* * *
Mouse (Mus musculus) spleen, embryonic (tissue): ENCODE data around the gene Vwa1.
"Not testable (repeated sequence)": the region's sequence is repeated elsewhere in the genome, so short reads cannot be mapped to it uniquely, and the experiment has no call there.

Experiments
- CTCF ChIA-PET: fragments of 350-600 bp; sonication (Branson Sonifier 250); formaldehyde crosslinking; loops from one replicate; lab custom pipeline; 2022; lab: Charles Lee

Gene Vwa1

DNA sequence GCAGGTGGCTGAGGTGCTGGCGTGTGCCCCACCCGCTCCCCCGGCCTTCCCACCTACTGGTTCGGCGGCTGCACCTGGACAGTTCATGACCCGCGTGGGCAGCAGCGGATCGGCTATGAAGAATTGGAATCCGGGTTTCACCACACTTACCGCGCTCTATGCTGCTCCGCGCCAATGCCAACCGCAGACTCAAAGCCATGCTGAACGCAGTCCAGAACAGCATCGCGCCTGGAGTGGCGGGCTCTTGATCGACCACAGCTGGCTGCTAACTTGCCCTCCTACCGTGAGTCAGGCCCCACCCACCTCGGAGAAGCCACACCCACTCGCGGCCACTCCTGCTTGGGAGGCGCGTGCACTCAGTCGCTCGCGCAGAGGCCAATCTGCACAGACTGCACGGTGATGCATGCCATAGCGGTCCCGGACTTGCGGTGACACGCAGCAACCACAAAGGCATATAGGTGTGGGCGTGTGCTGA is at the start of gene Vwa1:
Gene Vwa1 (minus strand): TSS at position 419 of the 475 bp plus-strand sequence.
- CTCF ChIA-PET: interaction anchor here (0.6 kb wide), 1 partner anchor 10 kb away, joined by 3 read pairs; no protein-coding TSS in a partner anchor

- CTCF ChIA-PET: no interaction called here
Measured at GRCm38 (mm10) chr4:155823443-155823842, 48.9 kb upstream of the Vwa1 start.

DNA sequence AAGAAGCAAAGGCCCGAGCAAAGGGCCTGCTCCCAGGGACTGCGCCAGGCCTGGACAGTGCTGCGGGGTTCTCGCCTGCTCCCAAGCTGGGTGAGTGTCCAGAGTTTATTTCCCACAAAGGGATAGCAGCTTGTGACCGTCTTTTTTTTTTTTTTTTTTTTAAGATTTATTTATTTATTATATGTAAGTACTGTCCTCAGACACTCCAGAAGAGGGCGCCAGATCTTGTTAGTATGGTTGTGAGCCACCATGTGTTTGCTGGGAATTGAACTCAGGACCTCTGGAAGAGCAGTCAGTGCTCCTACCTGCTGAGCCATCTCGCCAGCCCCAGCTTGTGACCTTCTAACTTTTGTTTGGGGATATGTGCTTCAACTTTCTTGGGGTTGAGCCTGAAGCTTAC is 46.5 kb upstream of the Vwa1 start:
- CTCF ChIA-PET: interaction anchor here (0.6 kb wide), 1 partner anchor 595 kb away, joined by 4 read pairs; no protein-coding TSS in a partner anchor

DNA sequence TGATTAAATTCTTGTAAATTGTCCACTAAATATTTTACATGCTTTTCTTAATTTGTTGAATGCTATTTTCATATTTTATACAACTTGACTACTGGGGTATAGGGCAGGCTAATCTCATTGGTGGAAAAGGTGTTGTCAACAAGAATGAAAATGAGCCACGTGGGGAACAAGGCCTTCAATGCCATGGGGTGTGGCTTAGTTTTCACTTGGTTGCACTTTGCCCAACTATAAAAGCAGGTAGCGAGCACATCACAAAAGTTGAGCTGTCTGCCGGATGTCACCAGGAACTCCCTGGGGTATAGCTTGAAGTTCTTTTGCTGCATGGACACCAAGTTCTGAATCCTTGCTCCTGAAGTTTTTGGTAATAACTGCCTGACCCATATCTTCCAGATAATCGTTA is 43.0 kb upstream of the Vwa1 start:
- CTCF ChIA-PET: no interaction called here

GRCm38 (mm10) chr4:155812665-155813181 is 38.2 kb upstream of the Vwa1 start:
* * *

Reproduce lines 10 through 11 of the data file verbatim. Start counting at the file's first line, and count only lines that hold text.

Measured at GRCm38 (mm10) chr4:155823443-155823842, 48.9 kb upstream of the Vwa1 start.

DNA sequence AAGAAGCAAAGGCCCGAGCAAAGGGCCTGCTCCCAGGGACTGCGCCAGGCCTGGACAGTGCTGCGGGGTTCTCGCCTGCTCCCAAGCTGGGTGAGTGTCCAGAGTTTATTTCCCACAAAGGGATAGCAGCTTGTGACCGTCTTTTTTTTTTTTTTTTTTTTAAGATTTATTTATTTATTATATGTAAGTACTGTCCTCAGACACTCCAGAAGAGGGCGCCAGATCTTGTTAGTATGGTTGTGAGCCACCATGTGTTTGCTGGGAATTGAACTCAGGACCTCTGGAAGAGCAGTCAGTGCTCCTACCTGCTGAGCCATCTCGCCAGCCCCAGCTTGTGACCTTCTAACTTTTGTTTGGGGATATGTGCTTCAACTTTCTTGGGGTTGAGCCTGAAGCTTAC is 46.5 kb upstream of the Vwa1 start: